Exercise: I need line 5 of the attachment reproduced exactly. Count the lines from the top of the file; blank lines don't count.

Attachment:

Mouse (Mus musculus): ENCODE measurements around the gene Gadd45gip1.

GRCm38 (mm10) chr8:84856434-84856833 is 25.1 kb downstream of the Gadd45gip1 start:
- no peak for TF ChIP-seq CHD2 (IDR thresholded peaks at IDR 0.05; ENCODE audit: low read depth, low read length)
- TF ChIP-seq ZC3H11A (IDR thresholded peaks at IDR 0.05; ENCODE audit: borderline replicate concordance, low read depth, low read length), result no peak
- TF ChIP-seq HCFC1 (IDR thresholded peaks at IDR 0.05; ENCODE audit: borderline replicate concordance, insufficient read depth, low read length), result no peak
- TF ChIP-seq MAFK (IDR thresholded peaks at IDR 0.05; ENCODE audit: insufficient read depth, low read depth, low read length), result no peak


- TF ChIP-seq HCFC1 (IDR thresholded peaks at IDR 0.05; ENCODE audit: borderline replicate concordance, insufficient read depth, low read length), result no peak